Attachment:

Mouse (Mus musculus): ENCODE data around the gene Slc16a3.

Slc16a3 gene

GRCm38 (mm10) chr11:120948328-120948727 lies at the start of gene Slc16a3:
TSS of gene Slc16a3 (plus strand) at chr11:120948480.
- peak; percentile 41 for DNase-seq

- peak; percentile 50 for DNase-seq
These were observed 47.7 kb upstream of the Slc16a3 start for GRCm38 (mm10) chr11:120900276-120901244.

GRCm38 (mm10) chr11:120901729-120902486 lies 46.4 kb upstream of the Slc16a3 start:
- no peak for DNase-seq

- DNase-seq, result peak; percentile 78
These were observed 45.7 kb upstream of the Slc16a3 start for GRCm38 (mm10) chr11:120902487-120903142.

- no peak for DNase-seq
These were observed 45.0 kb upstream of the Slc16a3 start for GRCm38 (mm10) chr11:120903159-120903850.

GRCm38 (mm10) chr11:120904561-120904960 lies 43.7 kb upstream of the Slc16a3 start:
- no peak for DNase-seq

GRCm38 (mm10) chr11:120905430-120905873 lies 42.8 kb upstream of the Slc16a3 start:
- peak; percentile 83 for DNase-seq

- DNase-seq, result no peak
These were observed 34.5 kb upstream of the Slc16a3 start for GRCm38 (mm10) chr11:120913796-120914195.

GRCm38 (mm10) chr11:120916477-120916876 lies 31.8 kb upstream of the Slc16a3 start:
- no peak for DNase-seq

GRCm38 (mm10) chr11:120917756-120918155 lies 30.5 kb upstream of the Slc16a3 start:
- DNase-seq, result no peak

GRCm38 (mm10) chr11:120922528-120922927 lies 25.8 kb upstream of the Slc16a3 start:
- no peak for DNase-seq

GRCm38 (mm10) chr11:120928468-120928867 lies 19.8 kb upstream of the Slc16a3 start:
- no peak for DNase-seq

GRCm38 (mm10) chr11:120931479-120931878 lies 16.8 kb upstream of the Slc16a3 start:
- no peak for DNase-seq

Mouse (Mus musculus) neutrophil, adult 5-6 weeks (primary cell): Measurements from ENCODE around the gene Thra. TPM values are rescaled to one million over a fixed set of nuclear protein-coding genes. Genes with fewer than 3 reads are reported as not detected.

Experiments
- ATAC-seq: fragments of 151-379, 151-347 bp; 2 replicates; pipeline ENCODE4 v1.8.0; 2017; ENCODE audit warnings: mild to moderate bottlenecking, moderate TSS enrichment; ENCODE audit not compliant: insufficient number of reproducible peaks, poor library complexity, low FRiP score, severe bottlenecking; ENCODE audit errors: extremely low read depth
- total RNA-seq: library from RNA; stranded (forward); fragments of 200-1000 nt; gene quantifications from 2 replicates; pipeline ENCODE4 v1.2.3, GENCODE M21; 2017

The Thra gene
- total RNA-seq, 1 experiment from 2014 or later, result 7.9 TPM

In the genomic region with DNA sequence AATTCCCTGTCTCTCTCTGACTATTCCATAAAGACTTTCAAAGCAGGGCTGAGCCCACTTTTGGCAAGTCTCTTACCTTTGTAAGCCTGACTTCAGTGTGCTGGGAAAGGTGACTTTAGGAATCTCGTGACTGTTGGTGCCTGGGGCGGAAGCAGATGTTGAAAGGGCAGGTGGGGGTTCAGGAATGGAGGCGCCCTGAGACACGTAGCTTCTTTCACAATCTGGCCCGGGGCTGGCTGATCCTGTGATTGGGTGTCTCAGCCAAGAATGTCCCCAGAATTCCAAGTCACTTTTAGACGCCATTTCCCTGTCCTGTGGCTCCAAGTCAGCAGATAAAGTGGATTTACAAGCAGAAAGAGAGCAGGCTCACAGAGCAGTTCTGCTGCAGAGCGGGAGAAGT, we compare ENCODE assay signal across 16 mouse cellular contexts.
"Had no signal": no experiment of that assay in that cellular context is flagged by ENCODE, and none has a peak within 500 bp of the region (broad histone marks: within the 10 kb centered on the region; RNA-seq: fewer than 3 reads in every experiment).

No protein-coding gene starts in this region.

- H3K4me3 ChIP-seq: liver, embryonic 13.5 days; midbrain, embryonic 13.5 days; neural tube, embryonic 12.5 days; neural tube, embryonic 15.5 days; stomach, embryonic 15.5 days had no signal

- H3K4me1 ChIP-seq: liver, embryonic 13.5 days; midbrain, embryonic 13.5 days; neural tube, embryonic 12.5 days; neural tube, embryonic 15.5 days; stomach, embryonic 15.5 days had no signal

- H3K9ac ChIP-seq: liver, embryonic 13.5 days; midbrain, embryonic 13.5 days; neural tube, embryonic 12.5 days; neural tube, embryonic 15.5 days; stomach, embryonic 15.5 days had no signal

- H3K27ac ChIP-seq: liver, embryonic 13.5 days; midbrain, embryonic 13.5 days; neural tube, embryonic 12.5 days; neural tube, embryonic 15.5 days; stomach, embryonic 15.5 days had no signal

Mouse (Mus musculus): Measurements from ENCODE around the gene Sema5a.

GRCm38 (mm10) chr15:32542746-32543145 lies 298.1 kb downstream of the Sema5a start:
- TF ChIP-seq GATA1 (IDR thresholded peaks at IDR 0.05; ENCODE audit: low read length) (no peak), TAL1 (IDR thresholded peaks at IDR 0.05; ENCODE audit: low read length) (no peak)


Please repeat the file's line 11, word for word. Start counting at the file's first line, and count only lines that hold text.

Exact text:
These were observed 45.7 kb upstream of the Slc16a3 start for GRCm38 (mm10) chr11:120902487-120903142.